Fearing a ‘twindemic’, health experts urgently urge for flu shots


“Access is an issue for all adult vaccines,” said LJ Tan, strategy director for the Immunization Action Coalition, a non-profit group that works to increase immunization rates, who was one of the early promoters of the term twindemic. “Adults can think, if I can get a flu shot easily, I might think about it.”

But as difficult as getting the flu shot safely, it may be more difficult to persuade them to get the flu shot. During the 2018-19 influenza season in the United States, only 45.3% of adults over 18 received the vaccine, with rates among those aged 18 to 50 being significantly lower.

Skepticism about this vaccine is high, especially in communities of color due to long-standing mistrust and discrimination in public health. A 2017 study in the journal Vaccine noted that, compared to whites, “African Americans were more likely to report barriers to immunization, were more hesitant about vaccines in general and the flu shot in particular. , more likely to believe in conspiracy theories and use naturalism as an alternative to vaccination. “

Perhaps the most striking reason for avoiding the flu vaccine across all demographic groups is that people don’t consider it to be as effective as, say, the measles vaccine.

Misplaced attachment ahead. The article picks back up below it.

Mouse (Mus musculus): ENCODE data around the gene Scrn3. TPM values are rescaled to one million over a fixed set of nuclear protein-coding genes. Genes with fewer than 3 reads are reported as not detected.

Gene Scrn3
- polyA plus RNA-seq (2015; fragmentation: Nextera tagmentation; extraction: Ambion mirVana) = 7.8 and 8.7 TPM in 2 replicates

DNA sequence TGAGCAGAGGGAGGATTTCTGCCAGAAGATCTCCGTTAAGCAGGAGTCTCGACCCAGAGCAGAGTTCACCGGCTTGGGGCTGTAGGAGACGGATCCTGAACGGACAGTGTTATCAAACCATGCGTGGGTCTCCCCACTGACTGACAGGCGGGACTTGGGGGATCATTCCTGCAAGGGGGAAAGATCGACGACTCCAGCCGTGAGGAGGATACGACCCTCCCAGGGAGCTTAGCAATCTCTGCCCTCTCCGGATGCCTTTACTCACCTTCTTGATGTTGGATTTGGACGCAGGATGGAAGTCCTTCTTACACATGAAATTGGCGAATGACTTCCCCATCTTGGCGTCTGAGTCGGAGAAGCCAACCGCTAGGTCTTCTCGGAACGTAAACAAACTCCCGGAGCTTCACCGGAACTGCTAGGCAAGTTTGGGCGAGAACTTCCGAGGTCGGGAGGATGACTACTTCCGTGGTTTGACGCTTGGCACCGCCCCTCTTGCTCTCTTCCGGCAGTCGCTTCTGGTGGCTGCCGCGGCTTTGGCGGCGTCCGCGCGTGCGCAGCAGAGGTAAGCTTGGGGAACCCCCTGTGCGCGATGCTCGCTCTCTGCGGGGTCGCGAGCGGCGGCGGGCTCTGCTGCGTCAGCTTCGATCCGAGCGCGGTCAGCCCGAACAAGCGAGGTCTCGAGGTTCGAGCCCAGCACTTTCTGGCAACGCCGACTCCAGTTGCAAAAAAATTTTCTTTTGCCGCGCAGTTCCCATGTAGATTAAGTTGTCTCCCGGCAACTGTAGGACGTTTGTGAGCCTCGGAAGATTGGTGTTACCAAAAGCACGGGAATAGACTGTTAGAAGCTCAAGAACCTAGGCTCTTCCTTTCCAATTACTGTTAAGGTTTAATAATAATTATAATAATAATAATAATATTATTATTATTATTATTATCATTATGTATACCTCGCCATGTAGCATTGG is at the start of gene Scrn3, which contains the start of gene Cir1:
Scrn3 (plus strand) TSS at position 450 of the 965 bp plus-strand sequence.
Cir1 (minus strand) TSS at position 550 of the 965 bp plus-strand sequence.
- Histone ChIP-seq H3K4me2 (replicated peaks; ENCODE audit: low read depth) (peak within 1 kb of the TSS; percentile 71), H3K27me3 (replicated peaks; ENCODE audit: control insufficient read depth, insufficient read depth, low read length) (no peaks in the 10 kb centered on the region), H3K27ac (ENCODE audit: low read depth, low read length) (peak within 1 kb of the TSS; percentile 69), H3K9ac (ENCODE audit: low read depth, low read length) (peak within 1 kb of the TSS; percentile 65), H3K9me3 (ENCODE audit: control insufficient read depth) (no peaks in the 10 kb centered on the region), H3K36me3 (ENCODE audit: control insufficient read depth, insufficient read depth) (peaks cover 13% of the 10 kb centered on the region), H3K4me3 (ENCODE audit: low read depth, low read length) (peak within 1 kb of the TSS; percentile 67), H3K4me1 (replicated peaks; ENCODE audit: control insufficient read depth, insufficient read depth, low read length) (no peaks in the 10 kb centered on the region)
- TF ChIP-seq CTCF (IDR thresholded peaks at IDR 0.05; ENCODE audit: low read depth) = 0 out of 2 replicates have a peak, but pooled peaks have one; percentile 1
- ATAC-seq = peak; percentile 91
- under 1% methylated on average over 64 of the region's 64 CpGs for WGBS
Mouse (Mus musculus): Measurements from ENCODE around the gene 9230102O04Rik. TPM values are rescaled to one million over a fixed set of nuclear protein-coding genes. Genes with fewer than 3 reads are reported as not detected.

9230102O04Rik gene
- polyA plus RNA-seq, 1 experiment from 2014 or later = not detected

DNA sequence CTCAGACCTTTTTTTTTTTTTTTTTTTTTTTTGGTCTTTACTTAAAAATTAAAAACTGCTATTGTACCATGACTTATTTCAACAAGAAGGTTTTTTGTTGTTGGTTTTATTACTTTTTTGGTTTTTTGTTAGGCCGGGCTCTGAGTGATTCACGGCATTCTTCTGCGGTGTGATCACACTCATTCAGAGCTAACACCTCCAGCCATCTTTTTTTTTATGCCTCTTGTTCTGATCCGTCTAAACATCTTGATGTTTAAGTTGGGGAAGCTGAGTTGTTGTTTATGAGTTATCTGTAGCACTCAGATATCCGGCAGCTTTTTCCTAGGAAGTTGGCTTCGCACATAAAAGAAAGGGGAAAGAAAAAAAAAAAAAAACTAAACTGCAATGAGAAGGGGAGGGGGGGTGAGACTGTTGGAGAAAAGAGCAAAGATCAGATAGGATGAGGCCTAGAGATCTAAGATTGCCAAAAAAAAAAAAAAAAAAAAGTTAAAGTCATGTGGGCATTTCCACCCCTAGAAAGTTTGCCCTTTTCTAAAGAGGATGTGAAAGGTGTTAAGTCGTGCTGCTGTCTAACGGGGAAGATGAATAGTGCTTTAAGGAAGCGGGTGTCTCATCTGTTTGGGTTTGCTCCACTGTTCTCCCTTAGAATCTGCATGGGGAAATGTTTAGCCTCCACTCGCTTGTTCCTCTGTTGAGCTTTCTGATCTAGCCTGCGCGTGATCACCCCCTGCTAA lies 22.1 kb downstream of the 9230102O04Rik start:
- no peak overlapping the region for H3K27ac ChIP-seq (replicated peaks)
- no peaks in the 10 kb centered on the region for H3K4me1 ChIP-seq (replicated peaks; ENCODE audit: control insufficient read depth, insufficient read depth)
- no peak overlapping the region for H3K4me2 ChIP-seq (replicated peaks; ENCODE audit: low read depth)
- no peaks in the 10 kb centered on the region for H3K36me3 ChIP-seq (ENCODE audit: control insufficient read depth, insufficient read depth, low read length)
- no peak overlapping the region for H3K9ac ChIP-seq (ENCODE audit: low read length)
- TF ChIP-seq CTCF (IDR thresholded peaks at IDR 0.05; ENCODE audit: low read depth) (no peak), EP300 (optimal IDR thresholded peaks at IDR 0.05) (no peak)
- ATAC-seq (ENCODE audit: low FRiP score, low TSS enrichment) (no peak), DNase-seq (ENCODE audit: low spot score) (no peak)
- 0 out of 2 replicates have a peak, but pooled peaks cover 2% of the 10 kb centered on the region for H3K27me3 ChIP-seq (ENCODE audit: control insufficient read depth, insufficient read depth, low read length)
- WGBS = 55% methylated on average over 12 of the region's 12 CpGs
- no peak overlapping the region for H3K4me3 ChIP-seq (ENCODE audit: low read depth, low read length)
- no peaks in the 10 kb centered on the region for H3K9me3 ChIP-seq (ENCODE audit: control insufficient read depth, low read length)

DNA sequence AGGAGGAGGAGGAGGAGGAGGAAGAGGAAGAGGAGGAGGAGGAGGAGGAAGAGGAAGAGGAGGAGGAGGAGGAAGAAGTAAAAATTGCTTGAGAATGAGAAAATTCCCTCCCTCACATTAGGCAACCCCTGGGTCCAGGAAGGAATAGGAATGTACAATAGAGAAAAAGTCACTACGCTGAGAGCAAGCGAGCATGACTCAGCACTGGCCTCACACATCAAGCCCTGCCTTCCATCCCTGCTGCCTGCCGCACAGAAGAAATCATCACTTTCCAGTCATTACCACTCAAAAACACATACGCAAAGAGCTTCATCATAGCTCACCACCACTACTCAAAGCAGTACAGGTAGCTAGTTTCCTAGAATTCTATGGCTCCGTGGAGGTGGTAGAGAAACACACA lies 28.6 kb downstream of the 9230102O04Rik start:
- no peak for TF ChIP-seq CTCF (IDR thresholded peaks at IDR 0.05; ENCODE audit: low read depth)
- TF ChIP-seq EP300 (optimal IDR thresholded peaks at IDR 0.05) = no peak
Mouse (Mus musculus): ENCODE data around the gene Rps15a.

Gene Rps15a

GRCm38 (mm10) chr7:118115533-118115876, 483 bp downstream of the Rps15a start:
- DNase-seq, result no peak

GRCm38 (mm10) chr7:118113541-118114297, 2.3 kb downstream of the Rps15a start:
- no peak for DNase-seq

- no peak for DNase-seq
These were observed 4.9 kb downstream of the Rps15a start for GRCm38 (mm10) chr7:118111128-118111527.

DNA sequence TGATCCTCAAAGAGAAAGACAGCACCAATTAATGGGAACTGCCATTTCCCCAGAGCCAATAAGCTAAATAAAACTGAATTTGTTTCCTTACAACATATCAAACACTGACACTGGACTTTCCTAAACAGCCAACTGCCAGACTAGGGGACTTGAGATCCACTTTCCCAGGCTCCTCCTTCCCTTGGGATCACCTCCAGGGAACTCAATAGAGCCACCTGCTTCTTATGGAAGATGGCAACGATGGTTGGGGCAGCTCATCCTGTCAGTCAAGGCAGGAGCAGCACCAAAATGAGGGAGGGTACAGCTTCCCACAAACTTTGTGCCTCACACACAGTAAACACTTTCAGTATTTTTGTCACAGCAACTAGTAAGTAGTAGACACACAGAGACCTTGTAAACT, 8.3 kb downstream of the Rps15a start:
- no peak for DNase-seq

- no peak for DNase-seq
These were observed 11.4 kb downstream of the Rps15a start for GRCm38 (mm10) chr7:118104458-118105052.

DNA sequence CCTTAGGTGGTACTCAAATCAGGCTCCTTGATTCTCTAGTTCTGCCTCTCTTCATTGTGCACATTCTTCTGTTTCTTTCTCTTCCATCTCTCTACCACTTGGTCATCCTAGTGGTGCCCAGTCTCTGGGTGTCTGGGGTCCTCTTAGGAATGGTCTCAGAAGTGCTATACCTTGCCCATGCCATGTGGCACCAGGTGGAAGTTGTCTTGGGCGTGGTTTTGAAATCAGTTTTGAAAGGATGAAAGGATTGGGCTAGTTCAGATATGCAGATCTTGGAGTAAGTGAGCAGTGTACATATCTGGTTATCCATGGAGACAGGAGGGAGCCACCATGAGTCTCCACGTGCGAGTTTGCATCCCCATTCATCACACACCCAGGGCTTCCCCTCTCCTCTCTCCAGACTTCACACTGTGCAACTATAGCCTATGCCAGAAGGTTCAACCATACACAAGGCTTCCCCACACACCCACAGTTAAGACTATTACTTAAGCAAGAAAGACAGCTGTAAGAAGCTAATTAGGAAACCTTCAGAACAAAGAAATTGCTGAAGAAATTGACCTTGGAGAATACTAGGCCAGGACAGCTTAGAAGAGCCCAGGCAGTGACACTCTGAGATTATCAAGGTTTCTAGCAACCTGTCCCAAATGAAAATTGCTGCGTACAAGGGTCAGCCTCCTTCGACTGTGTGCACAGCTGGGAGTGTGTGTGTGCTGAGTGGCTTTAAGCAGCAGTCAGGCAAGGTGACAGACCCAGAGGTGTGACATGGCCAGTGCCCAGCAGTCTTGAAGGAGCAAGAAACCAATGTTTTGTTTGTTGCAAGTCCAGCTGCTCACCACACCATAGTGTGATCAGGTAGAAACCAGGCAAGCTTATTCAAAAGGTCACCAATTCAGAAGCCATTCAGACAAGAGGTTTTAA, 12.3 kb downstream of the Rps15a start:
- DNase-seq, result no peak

Indeed, it is a good vaccine but not an excellent vaccine. It should be repeated every year. Immunity takes up to two weeks to kick in. But its effectiveness also depends on how accurately infectious disease centers around the world predict which strains should be circulating in the coming year. And then these strains can mutate.

Although the influenza vaccine provides immunity at all ages over six months, it may be less complete in people over 65. Depending on many factors, the effectiveness of the vaccine in any given year can vary from 40 to 60 percent.

“But an unadministered vaccine will not protect anyone,” said Dr. Jane R. Zucker, deputy commissioner of the Bureau of Immunization at the New York City Health Department, who hosted webinars for providers on how to discuss the vaccine. against influenza with hesitant patients.


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